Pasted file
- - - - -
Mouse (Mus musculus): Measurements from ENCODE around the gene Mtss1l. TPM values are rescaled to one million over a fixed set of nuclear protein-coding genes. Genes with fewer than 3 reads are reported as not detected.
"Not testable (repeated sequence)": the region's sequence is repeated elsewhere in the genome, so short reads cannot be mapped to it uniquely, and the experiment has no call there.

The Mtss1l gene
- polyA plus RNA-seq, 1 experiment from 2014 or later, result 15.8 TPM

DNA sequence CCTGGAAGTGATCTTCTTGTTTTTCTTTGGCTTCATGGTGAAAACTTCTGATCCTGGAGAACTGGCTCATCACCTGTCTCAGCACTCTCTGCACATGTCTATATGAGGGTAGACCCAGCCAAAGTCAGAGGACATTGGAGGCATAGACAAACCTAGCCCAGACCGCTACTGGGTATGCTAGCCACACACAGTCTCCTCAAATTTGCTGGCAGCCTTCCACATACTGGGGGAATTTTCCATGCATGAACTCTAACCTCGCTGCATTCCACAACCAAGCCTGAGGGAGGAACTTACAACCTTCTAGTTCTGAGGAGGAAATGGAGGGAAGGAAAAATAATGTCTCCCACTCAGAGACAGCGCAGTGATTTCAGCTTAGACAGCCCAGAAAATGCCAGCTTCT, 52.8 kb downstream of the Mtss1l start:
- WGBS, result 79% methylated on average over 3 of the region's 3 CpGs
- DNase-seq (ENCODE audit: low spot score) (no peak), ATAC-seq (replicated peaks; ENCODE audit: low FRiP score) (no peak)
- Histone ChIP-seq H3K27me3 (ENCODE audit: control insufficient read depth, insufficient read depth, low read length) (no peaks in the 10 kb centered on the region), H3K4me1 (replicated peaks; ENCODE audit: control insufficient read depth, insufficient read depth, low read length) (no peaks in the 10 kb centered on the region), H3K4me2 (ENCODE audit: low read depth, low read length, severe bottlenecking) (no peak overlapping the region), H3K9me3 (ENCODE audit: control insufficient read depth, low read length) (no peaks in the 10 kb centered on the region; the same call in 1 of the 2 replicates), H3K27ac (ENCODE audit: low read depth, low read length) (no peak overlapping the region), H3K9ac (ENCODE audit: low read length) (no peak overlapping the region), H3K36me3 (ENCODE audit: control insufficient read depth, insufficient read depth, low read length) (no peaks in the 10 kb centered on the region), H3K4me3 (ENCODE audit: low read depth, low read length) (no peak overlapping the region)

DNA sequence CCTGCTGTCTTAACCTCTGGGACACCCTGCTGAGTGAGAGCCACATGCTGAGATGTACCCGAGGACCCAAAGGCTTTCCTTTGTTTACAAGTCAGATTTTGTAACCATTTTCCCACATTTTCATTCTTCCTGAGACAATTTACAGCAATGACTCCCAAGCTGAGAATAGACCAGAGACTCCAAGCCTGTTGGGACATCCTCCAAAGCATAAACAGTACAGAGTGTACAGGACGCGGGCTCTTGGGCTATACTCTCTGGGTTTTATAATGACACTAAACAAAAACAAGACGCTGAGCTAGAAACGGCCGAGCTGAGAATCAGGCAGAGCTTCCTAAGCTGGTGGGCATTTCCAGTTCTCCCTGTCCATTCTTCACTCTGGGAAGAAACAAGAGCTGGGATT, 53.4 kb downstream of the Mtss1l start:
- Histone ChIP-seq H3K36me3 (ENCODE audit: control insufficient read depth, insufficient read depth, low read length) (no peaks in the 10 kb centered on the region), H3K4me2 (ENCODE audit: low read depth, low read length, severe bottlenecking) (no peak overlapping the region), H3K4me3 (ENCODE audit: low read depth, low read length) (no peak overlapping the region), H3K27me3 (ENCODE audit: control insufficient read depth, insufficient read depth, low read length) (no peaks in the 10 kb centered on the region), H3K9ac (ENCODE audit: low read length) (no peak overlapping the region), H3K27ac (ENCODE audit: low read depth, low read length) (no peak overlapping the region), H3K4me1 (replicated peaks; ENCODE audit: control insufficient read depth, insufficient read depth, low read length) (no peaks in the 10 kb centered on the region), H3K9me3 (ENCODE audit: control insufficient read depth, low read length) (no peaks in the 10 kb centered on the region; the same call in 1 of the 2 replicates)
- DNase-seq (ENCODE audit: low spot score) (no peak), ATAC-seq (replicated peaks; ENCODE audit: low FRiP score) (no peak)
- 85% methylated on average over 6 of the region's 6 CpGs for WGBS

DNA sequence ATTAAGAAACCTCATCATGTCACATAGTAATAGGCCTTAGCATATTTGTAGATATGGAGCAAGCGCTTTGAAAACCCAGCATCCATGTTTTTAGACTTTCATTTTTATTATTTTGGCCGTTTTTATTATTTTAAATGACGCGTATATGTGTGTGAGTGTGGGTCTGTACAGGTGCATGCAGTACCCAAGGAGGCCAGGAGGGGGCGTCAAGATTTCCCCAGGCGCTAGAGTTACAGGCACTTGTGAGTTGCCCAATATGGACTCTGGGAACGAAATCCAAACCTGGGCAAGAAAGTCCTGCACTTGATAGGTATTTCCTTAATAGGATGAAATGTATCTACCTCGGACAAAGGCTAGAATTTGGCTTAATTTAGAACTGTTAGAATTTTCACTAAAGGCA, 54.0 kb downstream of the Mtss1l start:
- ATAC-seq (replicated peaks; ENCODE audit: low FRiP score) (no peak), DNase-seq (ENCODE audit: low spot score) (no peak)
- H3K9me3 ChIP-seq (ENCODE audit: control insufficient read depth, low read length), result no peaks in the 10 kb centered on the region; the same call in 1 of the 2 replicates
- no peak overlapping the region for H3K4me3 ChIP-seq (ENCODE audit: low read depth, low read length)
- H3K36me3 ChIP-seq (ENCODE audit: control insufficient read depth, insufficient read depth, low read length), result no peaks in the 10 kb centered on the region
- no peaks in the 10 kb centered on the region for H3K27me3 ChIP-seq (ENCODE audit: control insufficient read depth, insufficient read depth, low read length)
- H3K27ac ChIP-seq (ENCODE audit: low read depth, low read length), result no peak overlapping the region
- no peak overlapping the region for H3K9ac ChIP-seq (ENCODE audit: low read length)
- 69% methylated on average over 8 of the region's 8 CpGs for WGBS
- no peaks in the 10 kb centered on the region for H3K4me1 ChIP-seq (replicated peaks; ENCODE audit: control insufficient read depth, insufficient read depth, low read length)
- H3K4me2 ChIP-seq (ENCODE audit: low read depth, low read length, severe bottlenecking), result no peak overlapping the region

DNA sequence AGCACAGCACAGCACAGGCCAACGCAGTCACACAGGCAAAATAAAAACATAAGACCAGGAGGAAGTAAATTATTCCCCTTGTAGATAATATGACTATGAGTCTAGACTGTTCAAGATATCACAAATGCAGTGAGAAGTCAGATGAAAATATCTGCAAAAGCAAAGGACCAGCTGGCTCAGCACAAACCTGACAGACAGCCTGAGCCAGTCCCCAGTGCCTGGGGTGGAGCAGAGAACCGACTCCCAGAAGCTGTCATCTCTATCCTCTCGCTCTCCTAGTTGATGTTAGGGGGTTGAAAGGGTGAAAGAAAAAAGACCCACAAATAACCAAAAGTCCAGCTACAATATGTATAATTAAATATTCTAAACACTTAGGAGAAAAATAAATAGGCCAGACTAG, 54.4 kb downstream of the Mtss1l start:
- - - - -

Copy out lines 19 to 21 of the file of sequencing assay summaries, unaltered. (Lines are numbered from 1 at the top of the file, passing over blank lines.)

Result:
- H3K27ac ChIP-seq (ENCODE audit: low read depth, low read length), result no peak overlapping the region
- no peak overlapping the region for H3K9ac ChIP-seq (ENCODE audit: low read length)
- 69% methylated on average over 8 of the region's 8 CpGs for WGBS